Timeline: June 11-18
Our second day out (Monday) at a shade under 50 miles would also be one of our easier outings, as we worked our way slowly up the Parkway to the serious mileage and climbing we’d be tackling later in the week. So far the weather gods had smiled favorably on us, bringing mild temperatures, low humidity and no rain. This would hold for the rest of the week until our second to the last day when all hell would break loose. But that is for a future telling.
I felt pretty good on the bike that day and maintained a good pace throughout, taking in some extra miles towards the end to visit the Mill Mountain Star as described in the tour literature:
Floyd to Vinton, VA, 49 miles. We’ll enjoy another fabulous day of finding our way through a rolling landscape of homesteads tucked against low hills, trickling streams, grassy knobs, and distant farmhouses. Characterized as our easier day of riding, the parkway drops down into the Roanoke Valley as we stay a stone’s throw east of the city of Roanoke. Riders looking for a challenge can add up to ten miles of serious climbing to take in the view of Roanoke from Roanoke Mountain or the Mill Mountain Star, the world’s largest freestanding, illuminated man-made star, constructed in 1949 at the top of Mill Mountain.
Camp that night was another private facility used for conferencing like the Eco Lodge the night before with one minor exception; it didn’t have showers. The tour leaders though had made arrangements with a spa in Roanoke and we shuttled a few miles there to spend time getting cleaned up and to use the facilities, especially the whirlpool bath and sauna.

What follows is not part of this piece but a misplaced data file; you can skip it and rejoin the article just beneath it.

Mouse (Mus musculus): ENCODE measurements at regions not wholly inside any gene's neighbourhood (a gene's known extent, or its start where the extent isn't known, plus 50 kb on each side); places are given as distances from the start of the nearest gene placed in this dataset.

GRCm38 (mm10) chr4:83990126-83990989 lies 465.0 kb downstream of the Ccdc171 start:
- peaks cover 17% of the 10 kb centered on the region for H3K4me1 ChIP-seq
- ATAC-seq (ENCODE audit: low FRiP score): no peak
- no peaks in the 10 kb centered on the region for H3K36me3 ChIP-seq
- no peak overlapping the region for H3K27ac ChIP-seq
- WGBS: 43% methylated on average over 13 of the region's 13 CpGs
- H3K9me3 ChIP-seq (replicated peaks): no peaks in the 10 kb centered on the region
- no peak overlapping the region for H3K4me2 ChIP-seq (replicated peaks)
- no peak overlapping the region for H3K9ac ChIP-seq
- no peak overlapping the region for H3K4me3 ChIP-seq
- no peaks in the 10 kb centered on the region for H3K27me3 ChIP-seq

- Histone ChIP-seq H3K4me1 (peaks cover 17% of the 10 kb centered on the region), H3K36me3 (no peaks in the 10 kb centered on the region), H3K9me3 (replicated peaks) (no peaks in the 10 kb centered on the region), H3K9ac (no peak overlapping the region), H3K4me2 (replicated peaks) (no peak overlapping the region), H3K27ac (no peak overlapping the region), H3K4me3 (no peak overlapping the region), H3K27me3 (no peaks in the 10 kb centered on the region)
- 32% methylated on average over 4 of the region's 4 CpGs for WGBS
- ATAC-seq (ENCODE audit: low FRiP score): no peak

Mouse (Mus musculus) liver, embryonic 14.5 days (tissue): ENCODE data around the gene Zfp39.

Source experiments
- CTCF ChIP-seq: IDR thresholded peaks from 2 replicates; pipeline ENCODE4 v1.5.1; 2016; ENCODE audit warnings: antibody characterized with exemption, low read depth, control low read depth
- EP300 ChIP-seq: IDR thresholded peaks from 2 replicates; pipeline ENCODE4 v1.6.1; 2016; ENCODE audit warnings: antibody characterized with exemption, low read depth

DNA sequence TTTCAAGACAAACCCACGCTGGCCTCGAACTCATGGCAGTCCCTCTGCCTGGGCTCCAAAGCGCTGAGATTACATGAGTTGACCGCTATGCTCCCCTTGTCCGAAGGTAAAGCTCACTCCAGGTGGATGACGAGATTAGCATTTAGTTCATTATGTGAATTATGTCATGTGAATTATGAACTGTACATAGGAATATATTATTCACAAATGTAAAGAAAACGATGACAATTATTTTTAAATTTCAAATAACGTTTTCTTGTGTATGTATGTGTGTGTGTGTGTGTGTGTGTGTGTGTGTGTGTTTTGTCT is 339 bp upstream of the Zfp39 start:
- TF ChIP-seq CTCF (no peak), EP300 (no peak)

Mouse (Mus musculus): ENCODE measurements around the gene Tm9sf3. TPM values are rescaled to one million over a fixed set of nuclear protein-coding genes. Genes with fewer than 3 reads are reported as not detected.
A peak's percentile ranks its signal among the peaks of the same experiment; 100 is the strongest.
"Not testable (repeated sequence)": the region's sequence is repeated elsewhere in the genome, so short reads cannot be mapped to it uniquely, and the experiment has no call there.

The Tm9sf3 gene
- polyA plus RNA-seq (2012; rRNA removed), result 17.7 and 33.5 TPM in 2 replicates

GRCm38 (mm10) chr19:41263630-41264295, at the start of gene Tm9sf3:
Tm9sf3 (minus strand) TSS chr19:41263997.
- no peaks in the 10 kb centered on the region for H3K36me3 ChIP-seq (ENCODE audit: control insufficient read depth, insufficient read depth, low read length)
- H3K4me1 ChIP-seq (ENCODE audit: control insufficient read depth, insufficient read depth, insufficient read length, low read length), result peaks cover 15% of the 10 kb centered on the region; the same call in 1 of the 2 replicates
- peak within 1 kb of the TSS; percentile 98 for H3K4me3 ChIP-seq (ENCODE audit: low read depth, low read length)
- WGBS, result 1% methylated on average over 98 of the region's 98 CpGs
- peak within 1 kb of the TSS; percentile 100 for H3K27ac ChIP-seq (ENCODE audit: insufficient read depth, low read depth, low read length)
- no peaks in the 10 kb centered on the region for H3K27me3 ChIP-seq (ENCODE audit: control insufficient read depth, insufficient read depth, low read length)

By now we were getting to know the other tour participants pretty well and the evening was filled with much conversation. I had the tour mechanic, Don, do a bit of work on the Lightspeed (my road bike), adjusting the front shifter and replacing my rear brake pads in anticipation of some serious descending over the next couple of days.
The next morning (Tuesday) brought the beginning of multiple days of increased mileage and climbing. Our challenge for this segment would be to ascend 5,500 feet (multiple ups and downs that accumulate to the total) and then finish with a long downhill to camp. As would occur multiple times in the ensuing days, each time I thought that I had crested a climb, I’d ride around a corner to glimpse yet more uphill. For long stretches it seemed like for every 200 to 500 feet you went up, you’d give it back on a downhill before beginning the next series of climbs. It was rough going. As described by the tour, we did ascend to the highest point on the Parkway in Virginia:
Vinton to Monroe, 54 miles. As we leave Vinton, we will wake up our legs with a nice six mile climb to Great Valley Overlook, then continue north toward the famous trio of mountains known as Sharp Top, Flat Top, and Apple Orchard. We’ll find ourselves soaking in the magnificent vista at the highest point on the parkway in the state of Virginia (3950’). The day ends with a sweet thirteen-mile downhill to the beautiful James River, the lowest point on the Blue Ridge Parkway at just 649 feet. We will camp just past the James River Visitor Center.